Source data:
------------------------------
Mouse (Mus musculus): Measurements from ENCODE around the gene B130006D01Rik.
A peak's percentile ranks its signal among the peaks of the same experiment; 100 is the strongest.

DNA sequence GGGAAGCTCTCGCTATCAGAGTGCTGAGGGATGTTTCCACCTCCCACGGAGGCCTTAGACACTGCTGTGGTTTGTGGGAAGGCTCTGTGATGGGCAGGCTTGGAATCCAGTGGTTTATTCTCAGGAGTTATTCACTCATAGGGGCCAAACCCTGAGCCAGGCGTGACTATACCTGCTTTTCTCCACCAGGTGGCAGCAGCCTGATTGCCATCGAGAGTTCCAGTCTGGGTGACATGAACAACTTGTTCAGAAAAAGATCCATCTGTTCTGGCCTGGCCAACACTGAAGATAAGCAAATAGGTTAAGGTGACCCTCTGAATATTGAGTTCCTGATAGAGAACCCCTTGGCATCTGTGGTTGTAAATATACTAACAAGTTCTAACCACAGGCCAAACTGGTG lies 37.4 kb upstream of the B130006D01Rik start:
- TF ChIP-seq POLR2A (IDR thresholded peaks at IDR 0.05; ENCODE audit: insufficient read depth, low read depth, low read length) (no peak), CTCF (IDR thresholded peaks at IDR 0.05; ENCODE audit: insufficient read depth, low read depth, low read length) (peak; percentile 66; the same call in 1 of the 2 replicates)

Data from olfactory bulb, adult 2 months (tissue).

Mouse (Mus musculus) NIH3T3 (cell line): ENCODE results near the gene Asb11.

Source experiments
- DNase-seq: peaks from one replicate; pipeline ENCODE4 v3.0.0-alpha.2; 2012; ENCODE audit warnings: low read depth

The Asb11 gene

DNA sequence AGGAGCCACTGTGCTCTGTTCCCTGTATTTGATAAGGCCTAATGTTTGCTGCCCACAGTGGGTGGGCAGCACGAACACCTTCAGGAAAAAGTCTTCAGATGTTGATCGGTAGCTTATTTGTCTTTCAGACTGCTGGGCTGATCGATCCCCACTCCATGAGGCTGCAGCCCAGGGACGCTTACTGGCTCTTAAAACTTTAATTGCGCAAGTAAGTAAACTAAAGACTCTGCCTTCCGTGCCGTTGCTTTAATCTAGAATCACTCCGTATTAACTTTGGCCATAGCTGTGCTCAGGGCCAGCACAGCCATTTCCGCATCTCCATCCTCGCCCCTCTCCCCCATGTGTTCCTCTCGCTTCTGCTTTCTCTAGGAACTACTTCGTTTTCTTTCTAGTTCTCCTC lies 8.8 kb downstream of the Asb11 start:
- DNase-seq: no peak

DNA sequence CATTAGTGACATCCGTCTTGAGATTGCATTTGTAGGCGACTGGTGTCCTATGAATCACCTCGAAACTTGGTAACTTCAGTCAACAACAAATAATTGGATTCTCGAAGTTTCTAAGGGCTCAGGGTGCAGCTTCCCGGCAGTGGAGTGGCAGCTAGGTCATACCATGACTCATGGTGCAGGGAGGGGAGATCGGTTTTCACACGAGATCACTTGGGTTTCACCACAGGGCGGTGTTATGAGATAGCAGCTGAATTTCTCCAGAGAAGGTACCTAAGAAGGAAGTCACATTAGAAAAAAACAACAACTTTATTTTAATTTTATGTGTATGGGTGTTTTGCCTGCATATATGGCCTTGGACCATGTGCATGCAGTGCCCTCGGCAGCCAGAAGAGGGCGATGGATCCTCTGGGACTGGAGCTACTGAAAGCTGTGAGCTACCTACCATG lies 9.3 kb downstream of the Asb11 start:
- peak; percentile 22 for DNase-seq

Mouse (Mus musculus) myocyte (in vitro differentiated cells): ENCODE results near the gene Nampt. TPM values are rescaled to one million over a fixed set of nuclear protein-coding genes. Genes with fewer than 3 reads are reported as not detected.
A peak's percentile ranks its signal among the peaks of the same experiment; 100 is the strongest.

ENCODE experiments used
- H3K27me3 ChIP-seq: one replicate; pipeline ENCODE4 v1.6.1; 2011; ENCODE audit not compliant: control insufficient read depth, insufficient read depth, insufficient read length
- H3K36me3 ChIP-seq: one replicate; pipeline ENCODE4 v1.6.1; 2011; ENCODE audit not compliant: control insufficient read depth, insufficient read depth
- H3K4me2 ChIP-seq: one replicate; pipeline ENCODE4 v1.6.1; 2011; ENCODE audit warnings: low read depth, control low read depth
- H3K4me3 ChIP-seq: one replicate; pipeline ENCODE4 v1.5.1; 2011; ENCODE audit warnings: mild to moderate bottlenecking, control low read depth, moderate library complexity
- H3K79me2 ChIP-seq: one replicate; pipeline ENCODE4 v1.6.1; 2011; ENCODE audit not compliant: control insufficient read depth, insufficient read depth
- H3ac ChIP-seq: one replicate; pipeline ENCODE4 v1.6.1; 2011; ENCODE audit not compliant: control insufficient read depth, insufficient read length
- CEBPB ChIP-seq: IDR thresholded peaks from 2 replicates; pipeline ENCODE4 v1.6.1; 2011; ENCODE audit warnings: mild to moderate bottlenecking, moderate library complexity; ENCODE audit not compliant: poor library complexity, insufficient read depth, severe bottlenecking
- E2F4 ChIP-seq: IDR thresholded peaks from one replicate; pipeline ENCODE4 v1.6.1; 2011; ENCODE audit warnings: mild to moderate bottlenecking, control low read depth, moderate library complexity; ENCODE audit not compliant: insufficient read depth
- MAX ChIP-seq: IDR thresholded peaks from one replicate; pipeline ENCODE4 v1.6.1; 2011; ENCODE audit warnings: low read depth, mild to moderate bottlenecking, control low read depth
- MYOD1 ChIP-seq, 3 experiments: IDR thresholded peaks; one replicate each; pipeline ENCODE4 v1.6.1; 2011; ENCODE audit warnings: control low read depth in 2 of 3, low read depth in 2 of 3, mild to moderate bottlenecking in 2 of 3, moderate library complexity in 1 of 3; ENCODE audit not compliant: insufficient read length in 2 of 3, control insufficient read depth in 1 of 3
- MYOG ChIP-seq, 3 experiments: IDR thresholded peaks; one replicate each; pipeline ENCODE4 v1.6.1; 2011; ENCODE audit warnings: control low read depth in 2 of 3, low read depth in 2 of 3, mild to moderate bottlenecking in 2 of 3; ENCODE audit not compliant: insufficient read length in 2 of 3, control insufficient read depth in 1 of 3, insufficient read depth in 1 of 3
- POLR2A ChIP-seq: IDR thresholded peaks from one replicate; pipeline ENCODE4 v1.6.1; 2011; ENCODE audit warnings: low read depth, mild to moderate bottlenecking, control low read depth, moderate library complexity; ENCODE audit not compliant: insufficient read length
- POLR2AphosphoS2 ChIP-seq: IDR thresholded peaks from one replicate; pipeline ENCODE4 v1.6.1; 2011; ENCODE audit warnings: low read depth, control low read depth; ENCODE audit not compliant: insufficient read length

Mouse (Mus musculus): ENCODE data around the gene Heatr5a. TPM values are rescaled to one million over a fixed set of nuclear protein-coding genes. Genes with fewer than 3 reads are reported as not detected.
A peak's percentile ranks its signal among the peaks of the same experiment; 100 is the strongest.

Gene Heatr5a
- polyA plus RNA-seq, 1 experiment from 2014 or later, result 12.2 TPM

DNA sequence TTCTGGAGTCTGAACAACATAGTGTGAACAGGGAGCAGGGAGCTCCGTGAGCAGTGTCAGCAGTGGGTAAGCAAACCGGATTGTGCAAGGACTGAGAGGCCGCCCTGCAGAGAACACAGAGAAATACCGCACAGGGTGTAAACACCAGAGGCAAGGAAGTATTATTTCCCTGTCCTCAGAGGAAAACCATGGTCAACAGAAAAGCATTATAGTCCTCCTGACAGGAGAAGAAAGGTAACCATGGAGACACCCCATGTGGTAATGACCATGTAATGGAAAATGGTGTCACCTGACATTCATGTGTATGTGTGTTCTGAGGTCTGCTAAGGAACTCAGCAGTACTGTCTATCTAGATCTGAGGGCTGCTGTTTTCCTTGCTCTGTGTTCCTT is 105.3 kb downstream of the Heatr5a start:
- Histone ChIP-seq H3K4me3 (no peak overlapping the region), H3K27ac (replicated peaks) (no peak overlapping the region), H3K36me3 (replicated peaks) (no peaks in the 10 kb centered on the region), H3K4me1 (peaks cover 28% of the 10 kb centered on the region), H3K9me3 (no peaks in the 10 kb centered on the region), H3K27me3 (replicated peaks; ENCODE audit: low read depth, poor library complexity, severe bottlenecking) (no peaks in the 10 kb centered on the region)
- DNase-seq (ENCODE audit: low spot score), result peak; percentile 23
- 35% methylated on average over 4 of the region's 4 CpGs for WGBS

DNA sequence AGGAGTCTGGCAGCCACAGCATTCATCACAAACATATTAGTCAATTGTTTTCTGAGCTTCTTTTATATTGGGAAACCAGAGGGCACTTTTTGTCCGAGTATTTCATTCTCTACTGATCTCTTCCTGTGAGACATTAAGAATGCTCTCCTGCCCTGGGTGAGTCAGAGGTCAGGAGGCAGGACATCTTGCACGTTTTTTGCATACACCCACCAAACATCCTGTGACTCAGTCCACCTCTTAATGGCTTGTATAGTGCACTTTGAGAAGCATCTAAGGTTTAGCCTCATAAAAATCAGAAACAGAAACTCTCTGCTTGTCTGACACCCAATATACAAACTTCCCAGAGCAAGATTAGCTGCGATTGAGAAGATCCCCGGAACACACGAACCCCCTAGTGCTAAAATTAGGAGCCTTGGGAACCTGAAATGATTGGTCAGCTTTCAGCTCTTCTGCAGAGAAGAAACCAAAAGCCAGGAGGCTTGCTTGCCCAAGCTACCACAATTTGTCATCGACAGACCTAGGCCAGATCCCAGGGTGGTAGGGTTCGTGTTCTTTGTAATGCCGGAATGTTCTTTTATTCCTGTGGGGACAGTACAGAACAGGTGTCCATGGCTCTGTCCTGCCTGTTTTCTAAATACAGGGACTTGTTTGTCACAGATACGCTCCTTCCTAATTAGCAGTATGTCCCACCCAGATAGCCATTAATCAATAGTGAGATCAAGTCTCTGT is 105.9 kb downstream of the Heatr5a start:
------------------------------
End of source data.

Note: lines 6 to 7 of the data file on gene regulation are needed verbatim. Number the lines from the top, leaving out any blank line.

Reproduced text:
Mouse (Mus musculus) NIH3T3 (cell line): ENCODE results near the gene Asb11.

Source experiments